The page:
Poland and the Czech Republic are spending $180 million on equipment to protect their systems from German power surges, while Austria is curbing some trading to prevent regional networks from collapsing. On a windy day, the overflow east can exceed the output from four atomic reactors.
Germany’s fivefold increase in green energy in the past decade has outpaced investment in power lines to move it across the country. Electricity is looping through Poland and the Czech Republic to reach southern Germany, where supply is constrained as Chancellor Angela Merkel shuts nuclear plants after the 2011 Fukushima disaster in Japan. The disruptions show the limits to the European Commission’s vision of a single power market.
“A huge accumulation of overflow increases the threat of a blackout,” Zbynek Boldis, the head of trade and international relations at Czech grid CEPS AS, said in an interview in Budapest. “The root of the situation is allowing a huge amount of electricity to be generated regardless of the capacity of the grid.”
German grid companies plan to spend at least 22 billion euros ($24 billion) on high-voltage power lines as they upgrade their grids to accommodate more solar and wind power before the last of the eight remaining reactors close in 2022. Nine units generating almost 10 gigawatts – enough to power 20 million European homes – have been shuttered since 2011, with the latest on June 27. Nuclear power now accounts for 16 percent of Germany’s electricity, compared with 26 percent for renewables.
German power overflows are increasingly forcing Poland to protect its grid from overloading and triggering a blackout. The nation’s grid operator had to double the amount of last-minute changes to power-plant output to balance the surges in the first quarter from a year earlier.
On the windiest days, sometimes more than 50 percent of the power sent from northern Germany to its southern states and Austria travels through Poland and the Czech Republic, according to CEPS.
Polish grid operator PSE SA says the surges take up so much of its import capacity that there’s not enough remaining for it to regularly carry lower-cost German power that could be made available to commercial users. German electricity for delivery next year is about 18 percent cheaper than Polish power, close to the widest gap since at least 2008, broker data show.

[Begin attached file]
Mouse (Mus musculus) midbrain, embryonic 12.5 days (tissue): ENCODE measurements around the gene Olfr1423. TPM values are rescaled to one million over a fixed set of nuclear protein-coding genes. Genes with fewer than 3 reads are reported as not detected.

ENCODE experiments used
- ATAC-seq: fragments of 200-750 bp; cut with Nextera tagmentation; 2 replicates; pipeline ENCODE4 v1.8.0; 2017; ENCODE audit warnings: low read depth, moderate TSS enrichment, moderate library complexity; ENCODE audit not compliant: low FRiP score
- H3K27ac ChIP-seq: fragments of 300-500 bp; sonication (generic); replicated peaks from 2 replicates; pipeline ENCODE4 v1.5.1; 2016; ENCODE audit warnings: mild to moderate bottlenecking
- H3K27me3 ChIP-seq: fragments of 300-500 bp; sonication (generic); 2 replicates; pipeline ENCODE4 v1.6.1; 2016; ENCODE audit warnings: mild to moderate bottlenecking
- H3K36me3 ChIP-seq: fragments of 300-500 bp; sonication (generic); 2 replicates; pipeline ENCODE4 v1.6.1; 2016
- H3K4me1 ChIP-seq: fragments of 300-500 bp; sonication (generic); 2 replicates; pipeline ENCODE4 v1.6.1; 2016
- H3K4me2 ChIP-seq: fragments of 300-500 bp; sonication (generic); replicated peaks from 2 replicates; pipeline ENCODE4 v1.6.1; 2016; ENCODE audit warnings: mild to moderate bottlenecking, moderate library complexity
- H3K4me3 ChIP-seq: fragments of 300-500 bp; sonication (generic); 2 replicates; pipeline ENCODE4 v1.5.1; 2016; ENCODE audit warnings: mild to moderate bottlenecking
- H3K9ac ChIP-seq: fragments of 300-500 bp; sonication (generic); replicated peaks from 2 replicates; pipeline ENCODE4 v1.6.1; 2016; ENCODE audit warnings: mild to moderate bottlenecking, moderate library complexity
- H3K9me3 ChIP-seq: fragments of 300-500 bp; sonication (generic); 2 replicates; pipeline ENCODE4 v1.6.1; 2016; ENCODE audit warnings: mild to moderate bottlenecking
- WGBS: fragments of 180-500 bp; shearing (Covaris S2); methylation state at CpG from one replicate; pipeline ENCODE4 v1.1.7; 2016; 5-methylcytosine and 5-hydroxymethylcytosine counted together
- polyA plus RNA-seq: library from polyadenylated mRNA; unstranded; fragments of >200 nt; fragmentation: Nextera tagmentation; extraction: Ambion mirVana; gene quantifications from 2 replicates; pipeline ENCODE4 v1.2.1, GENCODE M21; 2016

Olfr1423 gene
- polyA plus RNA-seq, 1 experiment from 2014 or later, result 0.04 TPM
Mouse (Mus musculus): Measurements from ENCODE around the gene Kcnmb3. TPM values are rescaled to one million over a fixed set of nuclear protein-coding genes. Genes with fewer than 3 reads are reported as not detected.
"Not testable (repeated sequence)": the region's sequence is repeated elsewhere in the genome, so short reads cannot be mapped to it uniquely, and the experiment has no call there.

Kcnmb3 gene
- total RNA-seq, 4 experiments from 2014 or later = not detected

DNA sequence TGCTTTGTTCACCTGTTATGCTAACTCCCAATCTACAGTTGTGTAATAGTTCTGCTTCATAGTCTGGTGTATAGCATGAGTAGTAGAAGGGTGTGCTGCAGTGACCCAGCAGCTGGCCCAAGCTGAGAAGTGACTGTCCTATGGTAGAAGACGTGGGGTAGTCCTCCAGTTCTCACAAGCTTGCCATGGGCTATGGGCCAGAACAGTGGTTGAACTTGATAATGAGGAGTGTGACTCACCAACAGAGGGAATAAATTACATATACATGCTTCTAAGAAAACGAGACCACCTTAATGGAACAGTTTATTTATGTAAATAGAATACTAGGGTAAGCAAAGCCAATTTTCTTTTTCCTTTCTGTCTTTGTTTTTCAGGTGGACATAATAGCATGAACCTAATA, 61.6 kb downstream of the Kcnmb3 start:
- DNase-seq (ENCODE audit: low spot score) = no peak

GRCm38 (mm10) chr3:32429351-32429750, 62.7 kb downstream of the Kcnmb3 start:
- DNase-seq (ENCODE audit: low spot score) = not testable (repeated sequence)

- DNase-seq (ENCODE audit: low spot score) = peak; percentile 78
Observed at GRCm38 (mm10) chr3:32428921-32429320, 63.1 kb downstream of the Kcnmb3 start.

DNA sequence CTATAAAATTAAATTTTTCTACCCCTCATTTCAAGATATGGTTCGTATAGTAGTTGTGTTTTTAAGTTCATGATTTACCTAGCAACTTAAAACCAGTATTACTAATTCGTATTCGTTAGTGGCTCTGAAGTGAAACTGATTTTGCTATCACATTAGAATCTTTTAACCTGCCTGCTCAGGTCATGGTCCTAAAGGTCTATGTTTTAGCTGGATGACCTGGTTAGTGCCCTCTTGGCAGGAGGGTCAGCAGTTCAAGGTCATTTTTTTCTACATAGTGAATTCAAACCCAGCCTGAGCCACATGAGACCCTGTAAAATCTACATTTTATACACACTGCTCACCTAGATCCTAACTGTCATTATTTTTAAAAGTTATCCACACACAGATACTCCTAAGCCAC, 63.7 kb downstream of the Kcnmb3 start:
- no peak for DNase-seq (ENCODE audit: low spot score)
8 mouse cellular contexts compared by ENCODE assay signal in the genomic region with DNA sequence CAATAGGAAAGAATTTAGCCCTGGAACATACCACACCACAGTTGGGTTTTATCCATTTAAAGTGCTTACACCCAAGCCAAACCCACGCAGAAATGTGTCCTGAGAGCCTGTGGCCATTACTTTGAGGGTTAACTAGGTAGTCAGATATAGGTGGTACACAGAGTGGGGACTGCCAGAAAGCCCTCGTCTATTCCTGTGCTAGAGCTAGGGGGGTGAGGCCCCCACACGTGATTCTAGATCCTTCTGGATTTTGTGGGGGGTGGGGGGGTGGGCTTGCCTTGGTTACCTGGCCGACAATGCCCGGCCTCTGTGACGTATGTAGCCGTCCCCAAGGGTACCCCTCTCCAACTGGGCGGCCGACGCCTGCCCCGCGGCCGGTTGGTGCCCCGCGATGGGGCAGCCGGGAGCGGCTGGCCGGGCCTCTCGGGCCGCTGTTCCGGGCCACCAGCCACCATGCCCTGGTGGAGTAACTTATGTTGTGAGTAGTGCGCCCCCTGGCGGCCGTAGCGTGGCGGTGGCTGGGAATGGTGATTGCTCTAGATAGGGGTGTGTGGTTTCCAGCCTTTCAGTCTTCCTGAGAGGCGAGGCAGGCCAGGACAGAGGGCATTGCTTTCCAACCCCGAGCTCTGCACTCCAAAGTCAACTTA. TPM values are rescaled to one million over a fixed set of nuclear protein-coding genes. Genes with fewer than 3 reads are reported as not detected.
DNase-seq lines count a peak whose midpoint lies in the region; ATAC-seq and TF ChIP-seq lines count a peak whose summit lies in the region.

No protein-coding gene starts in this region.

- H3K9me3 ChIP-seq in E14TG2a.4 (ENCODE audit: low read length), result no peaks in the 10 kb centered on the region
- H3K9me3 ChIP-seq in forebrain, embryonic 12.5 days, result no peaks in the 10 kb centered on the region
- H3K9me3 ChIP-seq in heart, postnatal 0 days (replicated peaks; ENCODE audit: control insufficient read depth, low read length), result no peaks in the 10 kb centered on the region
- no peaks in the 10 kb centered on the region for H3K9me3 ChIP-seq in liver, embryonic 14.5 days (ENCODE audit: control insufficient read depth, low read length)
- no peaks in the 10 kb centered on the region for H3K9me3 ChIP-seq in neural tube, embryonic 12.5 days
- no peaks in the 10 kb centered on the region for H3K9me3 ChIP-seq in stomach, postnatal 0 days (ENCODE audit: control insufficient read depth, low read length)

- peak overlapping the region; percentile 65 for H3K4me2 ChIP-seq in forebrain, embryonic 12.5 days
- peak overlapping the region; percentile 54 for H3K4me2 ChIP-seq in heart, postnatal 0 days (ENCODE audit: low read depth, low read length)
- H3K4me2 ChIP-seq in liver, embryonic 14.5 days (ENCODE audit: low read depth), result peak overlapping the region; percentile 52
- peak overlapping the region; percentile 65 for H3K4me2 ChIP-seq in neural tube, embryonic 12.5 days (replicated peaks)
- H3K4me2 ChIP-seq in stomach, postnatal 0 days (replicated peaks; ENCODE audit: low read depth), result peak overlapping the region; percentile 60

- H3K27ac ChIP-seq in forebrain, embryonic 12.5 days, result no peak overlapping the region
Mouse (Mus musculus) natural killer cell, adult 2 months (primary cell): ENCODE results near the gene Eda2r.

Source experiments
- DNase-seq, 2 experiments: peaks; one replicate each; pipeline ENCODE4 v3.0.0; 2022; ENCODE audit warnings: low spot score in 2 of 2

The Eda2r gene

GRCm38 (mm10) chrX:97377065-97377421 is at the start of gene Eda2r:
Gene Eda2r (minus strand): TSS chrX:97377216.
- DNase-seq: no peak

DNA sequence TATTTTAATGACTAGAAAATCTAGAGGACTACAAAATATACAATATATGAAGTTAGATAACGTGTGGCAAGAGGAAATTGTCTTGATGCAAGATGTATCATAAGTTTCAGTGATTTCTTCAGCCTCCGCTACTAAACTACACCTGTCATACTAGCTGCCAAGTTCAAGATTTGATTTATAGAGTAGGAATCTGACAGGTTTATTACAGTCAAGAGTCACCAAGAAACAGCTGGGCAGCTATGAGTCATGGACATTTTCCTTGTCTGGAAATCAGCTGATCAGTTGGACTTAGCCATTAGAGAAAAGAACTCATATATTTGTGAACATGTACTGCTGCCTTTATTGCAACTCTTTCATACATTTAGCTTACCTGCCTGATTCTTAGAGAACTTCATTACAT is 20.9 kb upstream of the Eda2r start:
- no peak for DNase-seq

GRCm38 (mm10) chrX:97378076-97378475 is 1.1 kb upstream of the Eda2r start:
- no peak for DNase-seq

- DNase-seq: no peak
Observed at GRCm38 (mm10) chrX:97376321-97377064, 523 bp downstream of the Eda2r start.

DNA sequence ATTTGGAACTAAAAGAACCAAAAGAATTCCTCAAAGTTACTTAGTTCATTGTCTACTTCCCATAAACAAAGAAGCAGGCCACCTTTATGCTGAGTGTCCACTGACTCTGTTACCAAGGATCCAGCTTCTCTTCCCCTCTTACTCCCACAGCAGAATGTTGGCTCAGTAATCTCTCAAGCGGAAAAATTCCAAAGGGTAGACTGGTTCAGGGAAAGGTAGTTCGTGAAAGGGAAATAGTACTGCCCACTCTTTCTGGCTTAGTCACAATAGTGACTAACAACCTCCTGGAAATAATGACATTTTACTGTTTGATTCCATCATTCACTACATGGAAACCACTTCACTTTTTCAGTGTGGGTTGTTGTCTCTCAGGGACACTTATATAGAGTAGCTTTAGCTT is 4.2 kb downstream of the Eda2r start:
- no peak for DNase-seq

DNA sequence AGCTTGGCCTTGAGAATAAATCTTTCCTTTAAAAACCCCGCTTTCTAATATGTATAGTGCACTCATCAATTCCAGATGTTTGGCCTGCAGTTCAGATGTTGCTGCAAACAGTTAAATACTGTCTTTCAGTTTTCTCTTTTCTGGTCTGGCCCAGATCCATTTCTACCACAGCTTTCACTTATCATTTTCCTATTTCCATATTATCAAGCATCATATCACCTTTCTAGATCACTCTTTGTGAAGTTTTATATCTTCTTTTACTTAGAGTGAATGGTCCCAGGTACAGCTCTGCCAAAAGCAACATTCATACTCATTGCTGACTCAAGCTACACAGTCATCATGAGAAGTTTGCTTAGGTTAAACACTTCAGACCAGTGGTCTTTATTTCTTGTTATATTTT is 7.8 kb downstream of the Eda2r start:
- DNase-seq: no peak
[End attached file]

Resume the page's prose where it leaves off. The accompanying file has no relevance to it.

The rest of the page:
“My boss keeps asking why we aren’t buying power from Germany, but this is practically impossible,” said Henryk Kalis, the energy buyer for ZGH Boleslaw, a zinc processor controlled by ArcelorMittal. The Bukowno, Poland-based company pays more than $26 million a year for electricity.
The Poles and Czechs will by the end of next year finish installing transformers on two power lines connecting with Germany to control the unplanned flows and help free up capacity that can be traded or auctioned off to domestic customers.
While that will ease the pressure from overflows, the Polish and Czech grids still face congestion from the demand for cheap German power in Austria, which shares a wholesale electricity market with Germany.
For more than a decade, Austrian traders have bought German electricity when it’s cheap to sell to other countries at higher prices. This aggravates grid congestion as the amount traded has “significantly exceeded” the planned physical capacity between the countries, Jochen Homann, the president of German grid regulator Bundesnetzagentur in Bonn, said July 8.
Austria’s network operator is increasingly stopping traders from buying German same-day power, blocking purchases for 766 hourly periods in the first quarter, compared with 807 in all of 2014, grid data show.
Trading stops have “exploded since the fourth quarter, especially on the import side,” Manfred Knabl, head of trading at Verbund Trading GmbH in Vienna, said on July 3.
European Union lawmakers are preparing rules for an “energy union” for 2020, which aims to break down national barriers for power and gas flows, bolster energy security and reduce pollution. A draft outline will be unveiled July 15.
“We’re in an absurd situation,” Sigmar Gabriel, Germany’s economy minister, said at a utility conference in Berlin on June 24. “We produce cheap power in the north and can’t ship it south.”
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